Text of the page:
• Mad Men Postmortem – The Daily Beast – It’s so unambiguous to me that this marriage is over, but the audience seems to cling to the idea that they should be together because we want to believe in those things. The marriage was not good. It was built on a lie and the lie was exposed. In the end, Don coming clean really damaged his relationship with her, more than the lying, her seeing who he actually was. I do believe when he says his mother was a 22-year-old prostitute that Betty is looking at something that is very far from what she had planned for herself… That was the whole story of the season. When Henry Francis (Christopher Stanley) came on to her… a switch went off in her head of what was missing in her life, which was a true, romantic attachment. In the end, that combination with her gut feeling that something wasn’t right in her marriage and finding out the truth, they don’t belong together anymore, kids or not. You’ve got to take it pretty seriously when someone’s flying to Reno to get a divorce.
  • Mad Men Confronts Heaven and Hull: The Season 3 Finale: James Wolcott | Vanity Fair – Although this episode began with ominous echoes of The Godfather…it pedaled into an inspirational tale–an entrepreneurial vision of A Christmas Carol, where everyone comes together under one roof not out of love or family ties or sentimental obligation but out of mutual economic self-interest and buccaneer solidarity, sink or swim, eat or be eaten. “Well, it’s official,” toasts Roger after he, Don, Bert, and Pryce form their rebel alliance. “Friday, December 13, 1963: Four guys shot their own legs off.” The shark cunning entailed in starting up this new agency may seem cold, bloodless, and mercenary—an Ayn Rand mission minus the rhetorical bombast–but the collaborative enthusiasm of this breakout operation was brisk, invigorating: it gave you a lift being in an adult universe where talent and initiative were on the move and mediocrity left behind to fend for itself.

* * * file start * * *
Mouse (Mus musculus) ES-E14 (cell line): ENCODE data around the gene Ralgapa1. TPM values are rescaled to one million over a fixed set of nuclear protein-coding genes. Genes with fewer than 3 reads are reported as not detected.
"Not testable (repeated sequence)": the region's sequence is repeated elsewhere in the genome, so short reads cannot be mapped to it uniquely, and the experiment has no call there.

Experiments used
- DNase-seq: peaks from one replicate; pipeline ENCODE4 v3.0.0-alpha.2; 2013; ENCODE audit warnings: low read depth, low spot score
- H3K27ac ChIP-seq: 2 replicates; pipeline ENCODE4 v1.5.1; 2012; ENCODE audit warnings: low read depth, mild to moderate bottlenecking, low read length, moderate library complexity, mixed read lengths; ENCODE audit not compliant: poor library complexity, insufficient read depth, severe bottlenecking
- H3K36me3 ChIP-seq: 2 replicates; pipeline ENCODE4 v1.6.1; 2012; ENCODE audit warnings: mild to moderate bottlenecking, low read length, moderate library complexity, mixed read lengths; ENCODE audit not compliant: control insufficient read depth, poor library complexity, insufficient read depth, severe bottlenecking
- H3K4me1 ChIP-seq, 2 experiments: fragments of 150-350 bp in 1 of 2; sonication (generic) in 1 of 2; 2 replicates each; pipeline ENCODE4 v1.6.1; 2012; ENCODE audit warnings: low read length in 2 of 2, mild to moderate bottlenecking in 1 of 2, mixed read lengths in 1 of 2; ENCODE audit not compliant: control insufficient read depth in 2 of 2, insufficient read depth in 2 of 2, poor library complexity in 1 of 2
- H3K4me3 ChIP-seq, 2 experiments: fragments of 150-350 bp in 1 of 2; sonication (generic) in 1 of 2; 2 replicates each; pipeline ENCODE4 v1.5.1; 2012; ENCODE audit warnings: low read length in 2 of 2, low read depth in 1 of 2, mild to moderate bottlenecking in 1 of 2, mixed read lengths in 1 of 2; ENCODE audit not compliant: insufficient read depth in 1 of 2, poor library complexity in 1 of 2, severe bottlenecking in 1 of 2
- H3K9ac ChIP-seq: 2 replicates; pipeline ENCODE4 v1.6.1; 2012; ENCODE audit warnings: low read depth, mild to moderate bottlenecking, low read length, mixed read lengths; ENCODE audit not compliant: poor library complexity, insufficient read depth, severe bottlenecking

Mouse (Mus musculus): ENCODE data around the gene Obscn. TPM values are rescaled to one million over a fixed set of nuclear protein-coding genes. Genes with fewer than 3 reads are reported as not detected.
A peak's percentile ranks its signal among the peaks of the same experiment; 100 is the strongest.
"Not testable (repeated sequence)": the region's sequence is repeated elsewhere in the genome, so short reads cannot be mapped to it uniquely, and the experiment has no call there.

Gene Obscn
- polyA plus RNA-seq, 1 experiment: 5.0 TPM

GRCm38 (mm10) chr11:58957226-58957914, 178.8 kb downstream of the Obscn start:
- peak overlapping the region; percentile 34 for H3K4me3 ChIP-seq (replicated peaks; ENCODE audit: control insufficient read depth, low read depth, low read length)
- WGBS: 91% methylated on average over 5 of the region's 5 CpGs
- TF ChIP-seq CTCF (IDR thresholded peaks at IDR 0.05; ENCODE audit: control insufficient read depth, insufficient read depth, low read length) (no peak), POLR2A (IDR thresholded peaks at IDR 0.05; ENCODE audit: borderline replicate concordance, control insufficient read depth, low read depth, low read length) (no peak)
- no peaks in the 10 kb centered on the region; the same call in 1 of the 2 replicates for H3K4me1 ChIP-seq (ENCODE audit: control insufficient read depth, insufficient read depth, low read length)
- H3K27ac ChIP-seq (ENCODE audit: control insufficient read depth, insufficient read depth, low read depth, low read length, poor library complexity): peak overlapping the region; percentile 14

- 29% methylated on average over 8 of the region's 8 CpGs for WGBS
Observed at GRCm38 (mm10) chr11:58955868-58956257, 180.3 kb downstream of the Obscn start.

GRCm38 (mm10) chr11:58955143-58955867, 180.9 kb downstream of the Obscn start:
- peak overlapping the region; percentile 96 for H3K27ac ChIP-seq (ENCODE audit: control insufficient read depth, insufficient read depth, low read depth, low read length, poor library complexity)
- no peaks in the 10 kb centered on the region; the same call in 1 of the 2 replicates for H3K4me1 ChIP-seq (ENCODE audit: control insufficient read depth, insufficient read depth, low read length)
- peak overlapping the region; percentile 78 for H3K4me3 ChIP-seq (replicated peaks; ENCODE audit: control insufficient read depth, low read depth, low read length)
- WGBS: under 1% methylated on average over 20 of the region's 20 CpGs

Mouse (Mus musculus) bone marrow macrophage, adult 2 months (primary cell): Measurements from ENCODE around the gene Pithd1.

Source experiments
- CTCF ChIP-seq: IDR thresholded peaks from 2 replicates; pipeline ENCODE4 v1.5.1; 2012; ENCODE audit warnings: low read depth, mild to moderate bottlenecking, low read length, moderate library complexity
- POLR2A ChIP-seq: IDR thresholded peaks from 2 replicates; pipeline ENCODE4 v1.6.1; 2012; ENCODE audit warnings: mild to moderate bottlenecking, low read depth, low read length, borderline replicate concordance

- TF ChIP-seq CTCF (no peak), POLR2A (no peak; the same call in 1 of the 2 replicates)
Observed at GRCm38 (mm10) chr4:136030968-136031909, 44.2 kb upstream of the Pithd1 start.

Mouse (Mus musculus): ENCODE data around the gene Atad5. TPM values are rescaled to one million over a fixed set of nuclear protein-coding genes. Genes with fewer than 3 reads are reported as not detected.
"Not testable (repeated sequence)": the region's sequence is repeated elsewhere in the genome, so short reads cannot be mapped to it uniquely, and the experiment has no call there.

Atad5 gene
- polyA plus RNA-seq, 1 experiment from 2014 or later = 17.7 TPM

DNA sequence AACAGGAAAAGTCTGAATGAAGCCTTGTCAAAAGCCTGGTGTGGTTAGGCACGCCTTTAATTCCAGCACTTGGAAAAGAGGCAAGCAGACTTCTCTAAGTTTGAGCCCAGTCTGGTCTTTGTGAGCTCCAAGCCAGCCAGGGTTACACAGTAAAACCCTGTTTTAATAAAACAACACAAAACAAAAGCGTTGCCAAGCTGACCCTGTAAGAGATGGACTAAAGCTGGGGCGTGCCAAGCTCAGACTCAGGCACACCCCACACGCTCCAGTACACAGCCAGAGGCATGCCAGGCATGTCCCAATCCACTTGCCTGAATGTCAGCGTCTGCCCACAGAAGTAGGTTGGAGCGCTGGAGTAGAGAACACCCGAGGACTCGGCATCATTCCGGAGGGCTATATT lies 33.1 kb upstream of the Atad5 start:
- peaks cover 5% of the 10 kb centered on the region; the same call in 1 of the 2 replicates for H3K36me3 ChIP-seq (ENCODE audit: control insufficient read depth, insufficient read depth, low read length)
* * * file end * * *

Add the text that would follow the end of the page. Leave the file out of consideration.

• The Watcher: Sterling Coup: A terrific ending to ‘Mad Men’s’ season – ” I was just transfixed by Sally’s watchful brown eyes. She just kept looking from parent to parent, waiting for someone to tell her the truth. More effectively than anyone else has ever done, she called Don on his b.s. “You say things and you don’t mean them! You can’t just do that!”

    Later, we see Sally once again in front of the TV, her comforter, her friend. Carla and the TV are the most stable forces in Sally’s life. Truth be told, Carla being the biggest influence on Sally’s life would not be a bad thing at all.

    Later when Bobby was clinging to Don’s body like a little monkey, unwilling to let go, holding on tight with every limb — that was heartbreaking.”